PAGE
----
Turtle S.O.S.: Save Our Shells!

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Trouble in paradise.

It's June and that means those crazy turtles are once again roaming dirt side roads and busy highways alike; intent on finding mates, water and good nesting places as they have always done, paying no mind to the deadly wheels zooming past. I stop for a lot of turtles at this time of the year and so far we have all lived to fight another day. However I have never seen a turtle stuck in the bone-dry and baking-hot rink at the Luskville Community Centre before. Bad turtle terrain for sure.

Luckily this sprightly individual was moving steadily and seemed deeply irritated to be interrupted, so I can only assume he/she had not been in there for very long.

Seems like a good time to talk about how to tackle these little monsters. My attempts to "help" turtles advancing across the 148 by applying the toe of my boot to the back of their shell generally results in both of us doing tight circles, risking everyone's lives. One turtle lunged at me so violently it actually flipped onto its back, which was counterproductive to say the least.

The best and fastest way is to get in there and simply lift them up. A few things to note:

1. They hate this.

2. They are very strong and surprisingly heavy.

3. They will try and scratch your hands away with their mighty back legs while also trying to bite you in half, so they are hard to keep hold of. 

4. They can also urinate copiously.

My personal advice is to always travel with gloves, although I have picked up a turtle with two cloth shopping bags. Get in right at the back and jam your fingers into his "back pockets" [as I think of them] so you have a good grip. Tilt the turtle forwards so any urine pours away from you and don't waste time. Get him/her across the road and into the long wet grass on the other side without delay. Don't take a turtle back the way it came or it will have to start all over again. They know where they are going, so it's pointless arguing.

That's better. It takes ages for turtles to mature and reproduce so every one of them counts, as you can imagine. If you do see one on the side of the road, please please please stop and help, if at all possible.

The Carapace Project, part of Nature Conservancy Canada, was created to record turtle sightings, even those of dead ones, across the province. You may have seen the yellow stickers on the backs of cars in the area. The sighting form is easy to fill in; however they do insist that you add at least one picture which helps them identifiy the actual breed of the turtle, as well as its size and condition. Also note the approximate area of the place you saw it, using the civic numbers or the nearest crossroads.

Go to www.carapace.ca for more information, as well as a photo gallery for identification and a lengthy FAQ section with more turtle-helping advice.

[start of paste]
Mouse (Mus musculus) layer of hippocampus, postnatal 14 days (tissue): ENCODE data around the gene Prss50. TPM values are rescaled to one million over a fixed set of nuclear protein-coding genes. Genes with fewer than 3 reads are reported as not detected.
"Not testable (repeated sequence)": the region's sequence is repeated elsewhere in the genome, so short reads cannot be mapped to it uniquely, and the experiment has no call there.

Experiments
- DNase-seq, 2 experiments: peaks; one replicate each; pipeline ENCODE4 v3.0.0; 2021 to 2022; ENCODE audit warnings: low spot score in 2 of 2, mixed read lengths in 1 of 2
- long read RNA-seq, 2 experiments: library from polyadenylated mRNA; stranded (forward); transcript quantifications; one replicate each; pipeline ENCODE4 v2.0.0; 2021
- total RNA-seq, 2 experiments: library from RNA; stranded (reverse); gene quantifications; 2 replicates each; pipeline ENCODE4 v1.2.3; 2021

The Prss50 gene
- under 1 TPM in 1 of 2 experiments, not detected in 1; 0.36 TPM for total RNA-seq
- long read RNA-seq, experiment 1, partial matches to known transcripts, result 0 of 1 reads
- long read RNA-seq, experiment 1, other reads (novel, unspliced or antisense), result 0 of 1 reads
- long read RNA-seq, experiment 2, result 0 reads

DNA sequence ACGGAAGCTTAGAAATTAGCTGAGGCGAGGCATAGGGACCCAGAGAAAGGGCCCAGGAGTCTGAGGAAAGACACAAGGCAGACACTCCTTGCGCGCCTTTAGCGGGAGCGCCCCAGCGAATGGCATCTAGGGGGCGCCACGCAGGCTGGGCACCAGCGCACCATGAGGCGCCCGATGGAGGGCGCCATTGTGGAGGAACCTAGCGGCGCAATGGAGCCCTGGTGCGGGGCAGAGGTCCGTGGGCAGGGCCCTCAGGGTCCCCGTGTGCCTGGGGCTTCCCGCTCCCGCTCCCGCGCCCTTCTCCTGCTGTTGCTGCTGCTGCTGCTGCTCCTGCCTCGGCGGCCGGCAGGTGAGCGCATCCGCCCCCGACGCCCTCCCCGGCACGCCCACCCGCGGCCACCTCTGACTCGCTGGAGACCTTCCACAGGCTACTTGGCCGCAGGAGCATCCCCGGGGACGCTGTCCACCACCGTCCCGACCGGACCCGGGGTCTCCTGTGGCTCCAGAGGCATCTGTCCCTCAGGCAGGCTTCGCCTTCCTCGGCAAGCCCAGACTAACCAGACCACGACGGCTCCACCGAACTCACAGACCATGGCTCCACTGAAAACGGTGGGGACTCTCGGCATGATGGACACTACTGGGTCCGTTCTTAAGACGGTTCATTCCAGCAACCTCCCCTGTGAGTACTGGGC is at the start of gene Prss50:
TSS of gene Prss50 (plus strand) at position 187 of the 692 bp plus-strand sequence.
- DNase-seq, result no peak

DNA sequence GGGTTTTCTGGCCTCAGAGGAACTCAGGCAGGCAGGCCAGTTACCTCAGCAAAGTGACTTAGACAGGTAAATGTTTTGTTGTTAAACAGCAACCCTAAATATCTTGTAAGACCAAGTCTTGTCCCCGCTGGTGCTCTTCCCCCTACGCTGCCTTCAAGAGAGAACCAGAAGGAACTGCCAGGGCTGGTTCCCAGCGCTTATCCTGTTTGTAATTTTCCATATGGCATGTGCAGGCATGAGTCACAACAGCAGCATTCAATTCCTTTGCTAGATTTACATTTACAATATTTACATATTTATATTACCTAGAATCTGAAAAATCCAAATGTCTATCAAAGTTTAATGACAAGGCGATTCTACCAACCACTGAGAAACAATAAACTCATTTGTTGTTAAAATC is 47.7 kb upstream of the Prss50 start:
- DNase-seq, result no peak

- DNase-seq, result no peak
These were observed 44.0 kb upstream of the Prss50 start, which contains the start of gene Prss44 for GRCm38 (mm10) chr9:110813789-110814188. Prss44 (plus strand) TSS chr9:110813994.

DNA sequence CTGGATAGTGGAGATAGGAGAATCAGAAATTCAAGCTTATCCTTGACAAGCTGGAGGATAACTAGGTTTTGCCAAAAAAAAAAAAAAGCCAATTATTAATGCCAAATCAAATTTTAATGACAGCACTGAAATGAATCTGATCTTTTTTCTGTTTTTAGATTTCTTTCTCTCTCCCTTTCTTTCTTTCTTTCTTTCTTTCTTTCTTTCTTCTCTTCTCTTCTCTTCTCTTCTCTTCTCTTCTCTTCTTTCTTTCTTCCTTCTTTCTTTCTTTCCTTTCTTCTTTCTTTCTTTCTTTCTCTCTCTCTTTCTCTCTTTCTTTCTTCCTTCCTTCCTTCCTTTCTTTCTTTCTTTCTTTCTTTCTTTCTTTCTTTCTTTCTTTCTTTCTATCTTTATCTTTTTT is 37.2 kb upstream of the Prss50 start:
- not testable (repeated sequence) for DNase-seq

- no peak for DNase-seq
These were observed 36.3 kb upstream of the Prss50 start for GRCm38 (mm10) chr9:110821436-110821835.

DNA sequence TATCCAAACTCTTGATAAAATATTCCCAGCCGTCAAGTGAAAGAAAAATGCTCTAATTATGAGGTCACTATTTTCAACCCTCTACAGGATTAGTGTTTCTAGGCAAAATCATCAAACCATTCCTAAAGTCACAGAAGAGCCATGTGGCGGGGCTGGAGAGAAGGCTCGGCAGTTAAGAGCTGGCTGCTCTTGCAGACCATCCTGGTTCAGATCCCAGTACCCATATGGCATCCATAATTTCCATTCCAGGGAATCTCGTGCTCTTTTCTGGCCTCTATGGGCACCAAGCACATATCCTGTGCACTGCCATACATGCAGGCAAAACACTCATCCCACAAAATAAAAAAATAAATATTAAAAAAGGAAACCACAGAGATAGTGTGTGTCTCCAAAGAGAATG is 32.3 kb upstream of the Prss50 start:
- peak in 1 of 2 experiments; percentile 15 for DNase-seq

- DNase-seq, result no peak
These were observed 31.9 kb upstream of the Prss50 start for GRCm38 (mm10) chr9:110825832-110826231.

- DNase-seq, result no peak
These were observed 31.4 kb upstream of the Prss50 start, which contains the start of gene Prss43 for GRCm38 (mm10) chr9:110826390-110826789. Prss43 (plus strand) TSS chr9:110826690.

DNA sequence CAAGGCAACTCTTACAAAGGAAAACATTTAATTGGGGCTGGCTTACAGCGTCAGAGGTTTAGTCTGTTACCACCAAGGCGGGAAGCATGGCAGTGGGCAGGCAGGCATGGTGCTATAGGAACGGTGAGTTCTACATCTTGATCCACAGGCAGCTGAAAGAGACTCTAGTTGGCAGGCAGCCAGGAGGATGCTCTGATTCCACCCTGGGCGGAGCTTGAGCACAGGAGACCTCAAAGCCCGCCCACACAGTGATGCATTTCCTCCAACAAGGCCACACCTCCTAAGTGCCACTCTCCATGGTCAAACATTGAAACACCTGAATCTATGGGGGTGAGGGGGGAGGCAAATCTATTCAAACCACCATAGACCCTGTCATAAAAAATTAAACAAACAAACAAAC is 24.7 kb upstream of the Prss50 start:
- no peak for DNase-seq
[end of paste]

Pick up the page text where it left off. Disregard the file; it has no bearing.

Thank you for your help.

 

Nos autres nouvelles / Our other News

Our past in stone: sculpture depicts history of Pontiac

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by: 

Kate Aley

"At the Crossroads", an eight-foot tall obelisk, was officially dedicated at the Luskville Community Centre on Saturday, October 7. Each side of the monument is symbolic of the municipality’s history, showing aspects of local geology and biology, as well as the lives of First Nations people and European settlers.  

Sculpture to be unveiled this Saturday

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by: 

Kate Aley

I was lucky enough to be at the Town Hall when our new sculpture was being installed. I was determined not to take a picture of its exquisite beauty so as to not spoil the effect of its unveiling on Saturday 7th October at 1 pm.

Spoiler alert.

Culture Days exhibit the creative life

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by: 

Kate Aley

Since 1996, the Journé​es de la Culture (Culture Days) have presented admission-free creative activities which are open to all. Two local artists opened their studios to the public on September 29, 30 and October 1 in order to promote greater access to arts and culture.

Discover your creativity with free art lessons for the MoP

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by: 

Kate Aley

Print-making, collage, basketry anyone? The Municipality of Pontiac has funded nine free art lessons in Luskville, Quyon and Breckenridge to sate your artistic appetite this fall. Five teachers from local group Get Art will be teaching a variety of creative skills in three hour lessons over three Saturday afternoons in October. The classes are free and all materials and tools are provided.

The farm gate is open at the UPA Open Door event

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by: 

Kate Aley

Both country folk and city slickers came out for the 15th edition of the L'Union Producteur Agricole (UPA) Open Doors event on Sept 10. Luskville's La Riveraine, the only site within the Municipality of Pontiac, welcomed well over 100 visitors. They were able to tour the farm which dates from 1905, enjoying old machinery, tiny ponies and proud peahens, not to mention sampling some delicious pancakes.

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